For what it’s worth, before I became a “born again Christian,” the Bible meant little to nothing to me. It had nothing to do with my life, what I thought or how I lived. Now, however, as a born again Christian, that has changed. I’ve read and studied the Bible a lot and for a long time. There’s so much to learn about practical wisdom that I need to apply to my life, to make me a better person, a better husband, neighbor, co-worker, grandfather, citizen, and so on.
Another personal aspect is that when I find a good thing, especially when it is so abundant and would be so beneficial to others, I feel a certain obligation to try to share. It’s like I’m digging in the vegetable garden, and my shovel hits a treasure chest filled to overflowing. I keep it hidden, but take out particular gems to show to others, because I find them quite beautiful, and someone might actually appreciate and need them.
Unfortunately, most people cannot distinguish their beauty or assay their worth. Perhaps this is so due to the fact that the gems are still covered with dirt, their value is hidden, and all that is seen is some fool offering this stony rubble as if it were silver or gold. They wag their heads and walk away muttering, “What a fool!”
I do wish I was a more polished writer, perhaps a successful well-accomplished individual with some sort of standing in society’s eyes. Maybe then folks would pay more attention to what I’m trying to share. Perhaps then they would take a moment to listen and to consider. Sadly, I’m just an old and ordinary man…
However, I have an eternal and extraordinary God who brought light into my darkness, turned my life around, and has shown me such good and such great treasures. He has provided for my earthly needs… but that’s another topic for another essay…
In my Bible studying, I find myself obligated to defend and to explain, to straighten out common misunderstandings and to allay objections to both Bible and to Bible believers. Using myself to illustrate, do I own a doctorate of theology? No. Have I “arrived” or find myself blameless? No. Neither. Am I some sort of special? Maybe my late mother thought so. Nevertheless, my self image and self worth is quite intellectually balanced and not emotionally needy. I’m at a place where I know strength and weakness, attributes and flaws — just an old and ordinary man.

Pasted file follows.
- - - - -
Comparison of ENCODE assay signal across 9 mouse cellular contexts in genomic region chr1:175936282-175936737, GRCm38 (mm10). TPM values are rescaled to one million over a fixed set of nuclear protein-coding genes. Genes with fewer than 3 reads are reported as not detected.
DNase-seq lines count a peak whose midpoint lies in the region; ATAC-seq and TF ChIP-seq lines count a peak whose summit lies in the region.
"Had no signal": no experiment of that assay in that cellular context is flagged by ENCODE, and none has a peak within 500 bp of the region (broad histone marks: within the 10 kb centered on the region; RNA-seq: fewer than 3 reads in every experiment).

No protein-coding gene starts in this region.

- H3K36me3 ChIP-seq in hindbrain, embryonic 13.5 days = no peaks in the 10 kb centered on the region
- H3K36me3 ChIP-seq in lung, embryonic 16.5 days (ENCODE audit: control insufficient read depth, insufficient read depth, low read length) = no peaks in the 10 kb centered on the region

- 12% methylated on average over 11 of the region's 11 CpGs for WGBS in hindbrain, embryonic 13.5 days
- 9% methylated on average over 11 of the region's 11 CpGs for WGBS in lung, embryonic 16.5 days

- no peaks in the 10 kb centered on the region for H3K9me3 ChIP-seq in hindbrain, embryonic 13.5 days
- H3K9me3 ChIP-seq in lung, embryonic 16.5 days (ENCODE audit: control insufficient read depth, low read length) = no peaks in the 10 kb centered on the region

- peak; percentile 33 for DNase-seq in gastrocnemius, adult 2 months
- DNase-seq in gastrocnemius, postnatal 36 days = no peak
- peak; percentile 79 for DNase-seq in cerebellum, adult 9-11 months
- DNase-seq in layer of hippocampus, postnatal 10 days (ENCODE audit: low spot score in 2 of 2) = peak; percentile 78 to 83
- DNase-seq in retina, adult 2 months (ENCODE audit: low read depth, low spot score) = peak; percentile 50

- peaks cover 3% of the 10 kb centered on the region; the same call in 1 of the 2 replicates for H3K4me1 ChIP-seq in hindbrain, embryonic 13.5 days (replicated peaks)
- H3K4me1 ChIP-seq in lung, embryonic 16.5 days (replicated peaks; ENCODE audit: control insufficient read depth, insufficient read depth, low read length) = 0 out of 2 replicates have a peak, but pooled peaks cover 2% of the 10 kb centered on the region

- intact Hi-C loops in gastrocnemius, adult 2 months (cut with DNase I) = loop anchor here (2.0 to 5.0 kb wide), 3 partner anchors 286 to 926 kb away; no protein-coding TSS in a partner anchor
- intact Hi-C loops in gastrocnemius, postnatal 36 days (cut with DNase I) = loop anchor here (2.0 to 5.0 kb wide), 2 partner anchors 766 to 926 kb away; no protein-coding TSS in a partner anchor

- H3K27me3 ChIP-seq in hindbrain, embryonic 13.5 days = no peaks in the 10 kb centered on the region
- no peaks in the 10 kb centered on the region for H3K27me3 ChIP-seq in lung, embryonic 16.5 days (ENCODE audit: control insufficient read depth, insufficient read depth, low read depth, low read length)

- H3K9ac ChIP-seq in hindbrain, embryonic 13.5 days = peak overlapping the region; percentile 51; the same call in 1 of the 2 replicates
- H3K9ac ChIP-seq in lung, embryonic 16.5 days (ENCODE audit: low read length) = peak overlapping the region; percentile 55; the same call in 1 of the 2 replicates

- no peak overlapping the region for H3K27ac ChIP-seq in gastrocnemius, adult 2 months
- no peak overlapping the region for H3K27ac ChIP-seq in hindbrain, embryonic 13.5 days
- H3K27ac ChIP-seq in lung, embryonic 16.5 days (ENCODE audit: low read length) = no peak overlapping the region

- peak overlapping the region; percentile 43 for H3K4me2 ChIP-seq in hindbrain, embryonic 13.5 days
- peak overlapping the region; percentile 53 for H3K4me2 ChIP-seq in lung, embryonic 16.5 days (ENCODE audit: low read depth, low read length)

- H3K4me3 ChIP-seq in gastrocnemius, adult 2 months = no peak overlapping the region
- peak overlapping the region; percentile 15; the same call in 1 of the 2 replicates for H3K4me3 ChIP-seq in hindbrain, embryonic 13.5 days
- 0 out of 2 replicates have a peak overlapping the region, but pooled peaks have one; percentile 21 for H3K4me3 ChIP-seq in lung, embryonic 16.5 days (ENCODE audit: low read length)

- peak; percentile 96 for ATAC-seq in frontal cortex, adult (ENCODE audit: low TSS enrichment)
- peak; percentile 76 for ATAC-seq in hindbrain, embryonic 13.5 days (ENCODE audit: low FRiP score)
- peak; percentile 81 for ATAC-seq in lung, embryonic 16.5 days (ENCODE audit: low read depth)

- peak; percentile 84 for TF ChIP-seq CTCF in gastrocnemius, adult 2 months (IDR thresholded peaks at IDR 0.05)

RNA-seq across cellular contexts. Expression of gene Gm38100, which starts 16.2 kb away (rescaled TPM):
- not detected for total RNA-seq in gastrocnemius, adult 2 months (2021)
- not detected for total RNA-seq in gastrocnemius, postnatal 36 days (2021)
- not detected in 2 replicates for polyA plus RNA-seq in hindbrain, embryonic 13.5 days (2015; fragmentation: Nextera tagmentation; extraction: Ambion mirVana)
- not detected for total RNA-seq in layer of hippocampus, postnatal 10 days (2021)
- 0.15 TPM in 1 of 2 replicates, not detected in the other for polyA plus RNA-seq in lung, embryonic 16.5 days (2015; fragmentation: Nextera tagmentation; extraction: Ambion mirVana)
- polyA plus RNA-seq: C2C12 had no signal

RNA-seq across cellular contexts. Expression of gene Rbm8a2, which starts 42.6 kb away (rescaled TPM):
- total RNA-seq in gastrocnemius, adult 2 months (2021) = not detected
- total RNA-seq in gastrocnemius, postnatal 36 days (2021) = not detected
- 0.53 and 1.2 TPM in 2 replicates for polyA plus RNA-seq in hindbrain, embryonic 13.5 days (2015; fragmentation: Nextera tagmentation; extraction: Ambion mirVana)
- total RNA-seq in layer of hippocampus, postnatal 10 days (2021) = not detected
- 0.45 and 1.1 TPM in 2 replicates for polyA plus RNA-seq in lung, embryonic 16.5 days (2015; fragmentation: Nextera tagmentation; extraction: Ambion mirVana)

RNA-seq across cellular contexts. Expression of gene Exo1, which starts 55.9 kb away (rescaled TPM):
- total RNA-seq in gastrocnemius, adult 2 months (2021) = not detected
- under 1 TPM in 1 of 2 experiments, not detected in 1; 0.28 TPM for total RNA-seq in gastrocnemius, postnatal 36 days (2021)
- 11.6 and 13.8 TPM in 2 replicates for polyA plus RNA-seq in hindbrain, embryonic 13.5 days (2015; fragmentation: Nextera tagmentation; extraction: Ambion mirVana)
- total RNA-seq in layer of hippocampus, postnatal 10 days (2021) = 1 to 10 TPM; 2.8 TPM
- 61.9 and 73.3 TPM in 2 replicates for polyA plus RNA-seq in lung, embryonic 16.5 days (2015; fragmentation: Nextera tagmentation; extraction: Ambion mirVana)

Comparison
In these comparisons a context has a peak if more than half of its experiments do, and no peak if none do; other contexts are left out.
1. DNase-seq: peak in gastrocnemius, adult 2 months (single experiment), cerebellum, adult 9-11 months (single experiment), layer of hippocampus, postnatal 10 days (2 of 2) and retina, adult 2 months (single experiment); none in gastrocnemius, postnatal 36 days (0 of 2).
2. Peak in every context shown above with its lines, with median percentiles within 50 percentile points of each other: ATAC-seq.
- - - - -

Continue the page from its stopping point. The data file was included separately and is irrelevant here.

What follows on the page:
Now, I don’t want to spoil anybody’s party or rob anyone of their traditional celebrations, so please take this with a grain of salt or however many grains you might need. I “hate to break the news to you” (not really), but Jesus was not born on December 25th — more like March 18th. He also is not a little baby anymore. But that’s another topic for another essay…
What’s the clue on the map that led me to that conclusion? The First Noel. The shepherds being out all night was a necessary duty they performed only during the lambing season. All those births would attract all the various predators. So, the sheep needed all the staffs and slingshots to be bravely wielded by the shepherds. Hmmm. So, when would the angels appear to proclaim the birth of the long-awaited Messiah? When would the shepherds feel somewhat comfortable to abandon their responsibilities to their flocks to leave them with a minimal defensive crew? How about just before everything began to happen? I figured the lambing season is around late March through mid April. Then, why wouldn’t it be around Passover?
Passover celebrates God’s deliverance of Israel from captivity in Egypt and the beginning of the fulfillment of God’s promises to their patriarch Abraham. So, wouldn’t the birth of the Messiah, the beginning of the fulfillment of God’s promises to all Mankind correspond to Passover? This makes a lot more sense to me than sharing this particular birthday with the false god and idol worship of Juno, as in the Roman Empire’s traditions.
Oh, Christmas is still going to be celebrated all over the world as a stewpot of religions and fables, jolly elves, evergreen magic and all the material trappings of the modern holiday. Still, the Bible tells us that God is a jealous God and doesn’t particularly condone sharing the stage… I think because He has higher priorities for Mankind and we ought to, we need to listen and to consider. He loves us and has transcendent gifts for us. He has the plan for success in our lives to bring us joy and peace and wisdom and bounty in the things that really matter. These other traditions are distractions and are walls between God and Mankind. Like a good father, He wants only the best for us. Then, how to choose…
Perhaps we know better, and we can choose whatever we want to choose. “Be free.” But who do we sound like then? Teenage rebels without a cause? I’d say so.
It is important to celebrate the birth of Jesus, the Savior of Mankind, the Messiah, and perhaps it should be a daily cause of thanksgiving not only a once a year celebration. I’m not trying to panic, saying, “The sky is falling! The sky is falling!” I only put this before you all to hear and to consider that the Bible stories are true, sensible, historic and replete with gems for our benefit.
Anyways… “… there were shepherds living out in the fields nearby, keeping watch over their flocks at night. An angel of the Lord appeared to them, and the glory of the Lord shone around them, and they were terrified. But the angel said to them, ‘Do not be afraid. I bring you good news that will cause great joy for all the people. Today, in the town of David a Savior has been born to you; he is the Messiah, the Lord.’ “ (Luke 2:8–11, NIV)